Max has a hard time with the concept of love and monogamy. Waking up with a massive hangover, Max is told by his flamboyant boyfriend Rudy that he spent the entire previous evening asking every hot guy he saw to sleep with him, before landing on a stud in leather, who emerges from Max’s bedroom moments later. Max spends the remainder of the scene attempting to get rid of his drunken hookup, who is rather insistent that Max brings him to the country home that he claimed to own whilst obnoxiously drunk.
From what I’ve described so far, Martin Sherman’s play Bent could just as easily be the premise for an episode of Friends. The characters are relatively simple, concerned with day-to-day troubles like work and money, while enjoying love, drinks, and sex. What sets this play’s story apart, however, is that it’s set during the Holocaust. Today, as a gay man in Montreal, Max (played by Christopher Moore) would be dealing with the everyday social problems and discriminations that queer people face. In Nazi Germany, though, Max faces persecution, violence, imprisonment, and death.
The story of Bent is not for the faint of heart. It’s about the Holocaust, but it focuses on the lives and trials of gay men specifically, who were branded with pink triangles (labelling them as sexual offenders) and sent to concentration camps. We follow Max as he loses his home, his friends, and his innocence to the Nazi regime, but manages to find love even within the despair of the concentration camp.
Montreal-based theatre company Altera Vitae’s production of Bent captures the timelessness and importance of such a story, keeping it relevant 70 years after the events it describes occurred, and 30 years after the play first premiered. Although relatively simple, the staging is effective in highlighting the wonderful dialogue and breadth of the play’s main characters. Playing Horst, Max’s love interest inside the camp, Concordia graduate Vance De Waele gives the play’s most memorable performance. Waele’s Horst is in turn serious and comical, and both he and Moore manage to draw the audience into their respective characters’ horrifying reality. Director Carolyn Fe’s vision is rather uninspired, but is sufficient in bringing to life a daunting and heavy subject matter.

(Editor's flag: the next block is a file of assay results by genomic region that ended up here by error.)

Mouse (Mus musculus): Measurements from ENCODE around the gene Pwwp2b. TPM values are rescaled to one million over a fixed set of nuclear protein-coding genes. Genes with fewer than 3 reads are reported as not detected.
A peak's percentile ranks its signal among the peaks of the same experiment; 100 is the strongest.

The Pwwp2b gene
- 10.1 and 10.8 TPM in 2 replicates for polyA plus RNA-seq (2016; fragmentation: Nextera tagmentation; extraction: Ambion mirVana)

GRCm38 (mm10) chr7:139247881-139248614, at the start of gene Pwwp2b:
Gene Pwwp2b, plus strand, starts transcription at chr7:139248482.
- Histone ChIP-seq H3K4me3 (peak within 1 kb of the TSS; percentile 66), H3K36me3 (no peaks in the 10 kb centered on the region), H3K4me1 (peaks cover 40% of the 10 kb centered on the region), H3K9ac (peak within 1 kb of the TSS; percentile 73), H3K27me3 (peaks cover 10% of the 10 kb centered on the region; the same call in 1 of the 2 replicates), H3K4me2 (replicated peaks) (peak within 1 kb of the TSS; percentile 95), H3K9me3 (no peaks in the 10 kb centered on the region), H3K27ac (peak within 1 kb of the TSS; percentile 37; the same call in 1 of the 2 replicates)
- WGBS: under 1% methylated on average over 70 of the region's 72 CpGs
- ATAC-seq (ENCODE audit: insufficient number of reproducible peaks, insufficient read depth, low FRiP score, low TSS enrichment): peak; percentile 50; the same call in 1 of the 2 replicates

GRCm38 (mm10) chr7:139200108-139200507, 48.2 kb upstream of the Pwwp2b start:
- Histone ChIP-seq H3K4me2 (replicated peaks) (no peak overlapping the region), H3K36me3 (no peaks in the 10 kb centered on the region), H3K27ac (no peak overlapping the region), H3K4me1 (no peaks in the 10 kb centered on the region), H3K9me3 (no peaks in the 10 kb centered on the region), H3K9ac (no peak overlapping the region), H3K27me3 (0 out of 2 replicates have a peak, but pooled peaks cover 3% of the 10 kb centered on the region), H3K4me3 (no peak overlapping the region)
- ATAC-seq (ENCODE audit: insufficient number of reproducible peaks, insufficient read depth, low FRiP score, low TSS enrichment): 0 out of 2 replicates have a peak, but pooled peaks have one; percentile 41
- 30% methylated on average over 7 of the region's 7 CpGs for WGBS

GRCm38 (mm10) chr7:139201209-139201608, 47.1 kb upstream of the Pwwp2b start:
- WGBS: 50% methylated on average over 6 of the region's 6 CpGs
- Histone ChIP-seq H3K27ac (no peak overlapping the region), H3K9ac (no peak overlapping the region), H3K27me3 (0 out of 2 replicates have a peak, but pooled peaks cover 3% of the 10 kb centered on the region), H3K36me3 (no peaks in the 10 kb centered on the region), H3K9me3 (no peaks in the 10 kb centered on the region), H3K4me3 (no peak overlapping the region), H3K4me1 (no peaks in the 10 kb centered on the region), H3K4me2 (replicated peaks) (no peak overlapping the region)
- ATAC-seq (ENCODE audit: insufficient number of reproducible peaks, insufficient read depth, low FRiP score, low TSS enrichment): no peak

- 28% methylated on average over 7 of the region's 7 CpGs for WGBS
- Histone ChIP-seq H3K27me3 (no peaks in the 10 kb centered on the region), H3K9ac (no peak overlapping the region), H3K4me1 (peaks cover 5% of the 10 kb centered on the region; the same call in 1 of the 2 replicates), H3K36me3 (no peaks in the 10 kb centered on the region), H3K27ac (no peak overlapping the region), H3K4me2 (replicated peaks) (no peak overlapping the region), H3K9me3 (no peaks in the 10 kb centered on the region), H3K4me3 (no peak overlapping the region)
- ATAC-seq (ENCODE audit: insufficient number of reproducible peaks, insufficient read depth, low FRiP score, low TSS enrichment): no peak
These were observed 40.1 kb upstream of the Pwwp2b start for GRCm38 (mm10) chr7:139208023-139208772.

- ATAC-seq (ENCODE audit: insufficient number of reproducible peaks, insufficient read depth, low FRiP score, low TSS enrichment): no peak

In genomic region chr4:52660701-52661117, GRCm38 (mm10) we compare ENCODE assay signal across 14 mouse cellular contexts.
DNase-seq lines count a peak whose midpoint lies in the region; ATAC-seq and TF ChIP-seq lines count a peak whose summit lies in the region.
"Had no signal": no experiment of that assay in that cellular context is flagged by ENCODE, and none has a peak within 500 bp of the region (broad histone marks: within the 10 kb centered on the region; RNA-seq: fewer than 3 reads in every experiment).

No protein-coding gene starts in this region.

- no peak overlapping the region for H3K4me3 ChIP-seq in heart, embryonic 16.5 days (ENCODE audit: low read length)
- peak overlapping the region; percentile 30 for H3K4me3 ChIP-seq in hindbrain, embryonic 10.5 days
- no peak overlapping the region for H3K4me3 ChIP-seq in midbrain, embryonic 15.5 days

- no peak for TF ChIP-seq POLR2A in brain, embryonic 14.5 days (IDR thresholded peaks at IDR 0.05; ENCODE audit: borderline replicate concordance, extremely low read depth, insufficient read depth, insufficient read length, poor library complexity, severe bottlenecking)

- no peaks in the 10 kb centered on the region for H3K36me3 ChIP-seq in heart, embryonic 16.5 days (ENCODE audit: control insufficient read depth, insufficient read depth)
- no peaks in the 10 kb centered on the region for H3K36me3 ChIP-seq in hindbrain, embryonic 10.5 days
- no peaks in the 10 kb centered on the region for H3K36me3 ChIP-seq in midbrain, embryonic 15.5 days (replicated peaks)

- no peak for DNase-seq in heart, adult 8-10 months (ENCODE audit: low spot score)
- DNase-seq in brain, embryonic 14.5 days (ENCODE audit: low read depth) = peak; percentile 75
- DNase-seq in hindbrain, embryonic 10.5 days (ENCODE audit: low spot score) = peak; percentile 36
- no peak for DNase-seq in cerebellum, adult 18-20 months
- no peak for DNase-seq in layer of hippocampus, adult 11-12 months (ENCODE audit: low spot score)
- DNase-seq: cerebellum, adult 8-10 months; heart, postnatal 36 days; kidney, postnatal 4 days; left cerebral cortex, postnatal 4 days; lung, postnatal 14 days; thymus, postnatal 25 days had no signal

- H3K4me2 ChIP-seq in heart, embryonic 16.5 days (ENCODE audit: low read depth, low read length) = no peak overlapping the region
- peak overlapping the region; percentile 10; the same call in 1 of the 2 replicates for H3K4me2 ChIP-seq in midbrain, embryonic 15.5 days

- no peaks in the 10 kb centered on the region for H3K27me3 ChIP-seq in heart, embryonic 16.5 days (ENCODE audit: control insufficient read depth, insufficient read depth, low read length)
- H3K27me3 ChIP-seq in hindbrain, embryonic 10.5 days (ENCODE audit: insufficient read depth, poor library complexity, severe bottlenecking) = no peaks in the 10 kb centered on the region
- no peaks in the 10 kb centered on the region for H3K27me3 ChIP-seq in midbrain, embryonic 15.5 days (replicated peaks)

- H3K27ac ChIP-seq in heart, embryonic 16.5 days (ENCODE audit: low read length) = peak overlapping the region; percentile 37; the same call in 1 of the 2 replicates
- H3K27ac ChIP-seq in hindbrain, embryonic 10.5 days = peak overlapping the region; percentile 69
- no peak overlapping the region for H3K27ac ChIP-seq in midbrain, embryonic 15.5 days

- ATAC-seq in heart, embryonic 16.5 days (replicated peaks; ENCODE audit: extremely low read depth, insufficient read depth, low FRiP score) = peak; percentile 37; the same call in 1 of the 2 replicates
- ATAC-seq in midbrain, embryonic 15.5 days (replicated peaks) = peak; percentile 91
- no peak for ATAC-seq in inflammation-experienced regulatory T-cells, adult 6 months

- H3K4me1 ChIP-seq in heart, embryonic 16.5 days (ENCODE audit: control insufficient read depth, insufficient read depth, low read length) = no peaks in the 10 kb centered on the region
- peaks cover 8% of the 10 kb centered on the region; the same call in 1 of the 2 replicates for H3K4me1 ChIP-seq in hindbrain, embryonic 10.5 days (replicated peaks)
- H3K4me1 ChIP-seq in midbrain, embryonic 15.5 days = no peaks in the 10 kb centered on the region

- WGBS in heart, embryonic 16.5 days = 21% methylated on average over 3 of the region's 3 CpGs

Since Bent’s premiere in 1979, the mainstreaming of queer issues in the media has advanced significantly. There is something about the weight of the subject matter, though, as well as the play’s universal message, that is both shocking and humanely truthful. This quality allows the work to speak to today’s audience just as strongly as it would have to an audience in the seventies. As Fe explains, “The play is a powerful statement. [It portrays] an acceptance of self no matter what one is up against. It is the desperate hope of another life and successfully creating it, if only for a moment, in the midst of chaos.”
To some, Bent may seem overly male-dominated and homocentric. You wouldn’t be wrong to draw this conclusion. What Bent sets out to reveal is the hateful acts committed against a particular subgroup, a black stain on queer history that is often reduced to a footnote in comparison to the bigger picture of the Holocaust. Bent reminds us that hate toward a group, no matter how small, is worth remembering, and that expressing one’s true self and finding love is possible even in the unlikeliest of places.
Bent is playing until November 15 at Espace 4001 (4001 Berri). Visit alteravitae.com/bent for more details.